Tuesday, April 16, 2019

Wine Trends for 2019 and forward!


So what wine trends can we expect for 2019 and moving forward?. I attended a conference about this topic during Vinexpo NY and here some of their findings:

The TTB (US organization that approves wine labels) approved 125,000 labels in 2018, this means that right now in the US market we have that many amounts of wines which include domestic and imported. There’s no way for any of us to know/ taste all of these wines! But, I guess one thing is for sure we will never be bored, there will be plenty of wine to try and enjoy! Now, competition for your $$$ is fierce, so what are these people doing to get your attention? One thing panelists agreed was investments on E commerce and wine education, let’s face it, millennials do everything online, and wine should be one of these things, but things aren’t that easy.


After prohibition ended in the US in 1933, instead of regulating the commercialization of wines federally, the government gave each state the power to legislate the selling of alcohol, this created what is called the 3 tier system. Importer buys from winery, sells to the distributor, who sells to the restaurant owner and/or retailer who then sells to you. In the case of domestic producers, wineries sell to distributor, who sells to the restaurant and/ or retailer, who then sells to you. And of course every tier includes a mark up/ profit that it is included in the price you pay for each bottle of wine. This is why wine is more expensive in the US than in Europe for example, but I will talk about this in another post.  The thing is that each state of the union regulates things their way and so there are states where is possible and legal to buy wines directly from a winery or out of state retailer since direct shipping is allowed, and there are others where it is not possible.


Here is a map that explains everything better. 



In the case of NJ where La Wina lives, we need to get a permit that will allow me to receive up to 12 cases per wine per year, in other states, like Kentucky it’s prohibited. By the way, Winos in NY will also need a permit but they can receive more wine, up to 36 cases of wine per person per year. If you want to find out more about the legislation in your state and how this affects you, do so here.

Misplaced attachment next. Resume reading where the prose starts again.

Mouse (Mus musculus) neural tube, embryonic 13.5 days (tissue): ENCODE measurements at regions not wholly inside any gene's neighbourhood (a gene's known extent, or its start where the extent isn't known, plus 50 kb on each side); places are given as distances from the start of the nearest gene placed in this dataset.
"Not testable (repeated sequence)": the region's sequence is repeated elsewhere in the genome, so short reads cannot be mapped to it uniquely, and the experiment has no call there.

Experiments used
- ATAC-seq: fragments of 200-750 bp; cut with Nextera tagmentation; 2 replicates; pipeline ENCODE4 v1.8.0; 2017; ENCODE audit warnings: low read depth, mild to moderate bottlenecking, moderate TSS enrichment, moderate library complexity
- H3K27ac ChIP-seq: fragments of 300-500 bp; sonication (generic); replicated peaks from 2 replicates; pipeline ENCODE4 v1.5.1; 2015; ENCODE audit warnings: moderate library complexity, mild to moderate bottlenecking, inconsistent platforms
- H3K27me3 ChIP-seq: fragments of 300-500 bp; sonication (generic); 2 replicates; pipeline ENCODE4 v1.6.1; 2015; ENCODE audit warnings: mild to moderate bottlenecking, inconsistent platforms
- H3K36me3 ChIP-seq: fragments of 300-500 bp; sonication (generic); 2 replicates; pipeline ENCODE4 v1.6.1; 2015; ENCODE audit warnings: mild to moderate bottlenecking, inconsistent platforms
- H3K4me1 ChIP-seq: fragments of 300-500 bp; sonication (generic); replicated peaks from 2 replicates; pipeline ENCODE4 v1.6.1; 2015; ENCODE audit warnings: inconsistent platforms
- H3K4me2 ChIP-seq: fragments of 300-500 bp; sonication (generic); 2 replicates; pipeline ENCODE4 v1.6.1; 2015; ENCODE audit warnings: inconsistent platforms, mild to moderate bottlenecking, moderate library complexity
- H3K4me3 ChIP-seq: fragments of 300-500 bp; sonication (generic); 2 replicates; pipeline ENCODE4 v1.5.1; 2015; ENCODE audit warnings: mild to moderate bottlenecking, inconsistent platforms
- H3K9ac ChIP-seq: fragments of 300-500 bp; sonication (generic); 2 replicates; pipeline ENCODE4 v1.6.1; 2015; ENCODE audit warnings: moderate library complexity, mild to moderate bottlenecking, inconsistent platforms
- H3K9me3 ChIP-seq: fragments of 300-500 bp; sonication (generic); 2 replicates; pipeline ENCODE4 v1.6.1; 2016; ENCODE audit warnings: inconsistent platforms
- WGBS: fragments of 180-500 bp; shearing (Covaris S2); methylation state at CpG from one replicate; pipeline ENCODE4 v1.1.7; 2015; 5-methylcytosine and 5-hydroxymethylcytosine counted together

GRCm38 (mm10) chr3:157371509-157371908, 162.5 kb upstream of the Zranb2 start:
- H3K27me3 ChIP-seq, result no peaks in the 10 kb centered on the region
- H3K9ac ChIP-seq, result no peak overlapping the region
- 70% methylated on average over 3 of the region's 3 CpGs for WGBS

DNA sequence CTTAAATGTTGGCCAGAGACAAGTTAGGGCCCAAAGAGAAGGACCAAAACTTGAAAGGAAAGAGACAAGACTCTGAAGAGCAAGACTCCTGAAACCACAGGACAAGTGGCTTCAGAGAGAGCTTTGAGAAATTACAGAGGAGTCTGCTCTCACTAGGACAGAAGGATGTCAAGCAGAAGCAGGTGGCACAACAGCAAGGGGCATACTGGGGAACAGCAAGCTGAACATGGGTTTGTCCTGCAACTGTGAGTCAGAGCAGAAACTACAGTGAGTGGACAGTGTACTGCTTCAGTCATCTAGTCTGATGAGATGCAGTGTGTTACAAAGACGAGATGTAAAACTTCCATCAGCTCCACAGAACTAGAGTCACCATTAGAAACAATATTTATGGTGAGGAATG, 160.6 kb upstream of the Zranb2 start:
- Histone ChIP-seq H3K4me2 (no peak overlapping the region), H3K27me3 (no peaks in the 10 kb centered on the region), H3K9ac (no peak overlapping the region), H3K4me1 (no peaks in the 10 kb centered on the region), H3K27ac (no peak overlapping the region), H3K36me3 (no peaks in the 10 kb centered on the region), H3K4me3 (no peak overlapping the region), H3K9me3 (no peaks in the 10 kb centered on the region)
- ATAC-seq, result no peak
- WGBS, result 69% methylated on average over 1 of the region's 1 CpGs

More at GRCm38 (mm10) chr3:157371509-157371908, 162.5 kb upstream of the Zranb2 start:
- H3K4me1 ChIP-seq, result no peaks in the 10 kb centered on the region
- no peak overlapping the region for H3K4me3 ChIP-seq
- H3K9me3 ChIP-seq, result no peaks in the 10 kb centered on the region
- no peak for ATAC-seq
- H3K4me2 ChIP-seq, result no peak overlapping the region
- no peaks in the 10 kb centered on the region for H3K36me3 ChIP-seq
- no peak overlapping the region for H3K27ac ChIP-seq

So, it may take some time to change things i.e legislation, I’m sure people at Amazon will love to sell wines as they sell any other stuff to you! honestly I would love to pay less. But until the law is changed we are limited by it.

Still the panel said that this is coming, since it’s very convenient for the consumer and things are moving very fast these days.  There is a case at the Supreme Court that may change this soon, (July/ August) if the Supreme Court votes in favor of direct shipping, most states will follow suit. I will follow up on this important matter on another post.


As far as buying online, I must confess that I do it from my favorite retailer in NJ, not only because the store is on my way home from work, but whenever I order online my wine costs less, like $1 or $2 less per bottle, so I just do it, I choose my wines online, the store prepares my order and send me an email when it’s ready to be picked up. Super easy!


Wineries and retailers should continue to invest in modernizing their webpages, in creating apps to generate loyalty, in sending newsletters to advertise their products, etc. to attract more of your business.


Regarding wine styles, three trends are here to stay, and these are: Prosecco or any inexpensive sparkling wine that is not Champagne. Sales of Prosecco are increasing and let’s face it, this is not happening only in the holiday months but all year around, people are in love with bubbles! and are consuming Prosecco even in winter.  


Rosé wines are also another favorite of the masses, especially from California, France and Spain. By the way, Rosé is no longer a lady’s wine, with men accounting for 47% of all Rosé sales worldwide. 

And my favorite, since I do love this wine, and I can definitely drink it every night: New Zealand (Marlborough) Sauvignon Blanc. Sales continue to raise and will continue to do so for my favorite white.

Another good trend in consumption, is that consumers are finally trading up, meaning they are not always buying the cheapest wines out there and are looking forward to spending a little more. With a serious increase in the $20-$30 category. Men spend more money than women on wine (59%) and they also drink more of it and more frequently. Though both genres consume wine at least once a month, equally 50/50, consumption rises to 58% for the male category with ages between 21-34. By the way almost 90,000,000 people consume wine in the US.*


Regarding what Americans drink, according to the Impact Databank statistics, 75.3% of all wine drunk is domestic and only 24.7 is imported. On the top of the list is Italy, France, Australia, Chile, Argentina, New Zealand, Spain, Germany and Portugal.


Now that Spring is here some recommendations based on these wines trends:


Prosecco:

La Marca Extra Dry Prosecco NV $12
Mionetto Extra Dry Prosecco NV, $15

New Zealand Sauvignon Blancs:

Oyster Bay Sauvignon Blanc 2017,$14
Tuatea Sauvignon Blanc 2018, $8
Kono Sauvignon Blanc 2017, $14

Rosé Wines

Bodegas Muga Rosado 2017 $14
Jolivet Attitude Rosé 2017 $16
Mulderbosch Rosé 2017 $10
Miraval Rosé 2017 $ 20

Cheers! Silvina.


*Numbers provided by Wine Intelligence
® and Impact Databank®.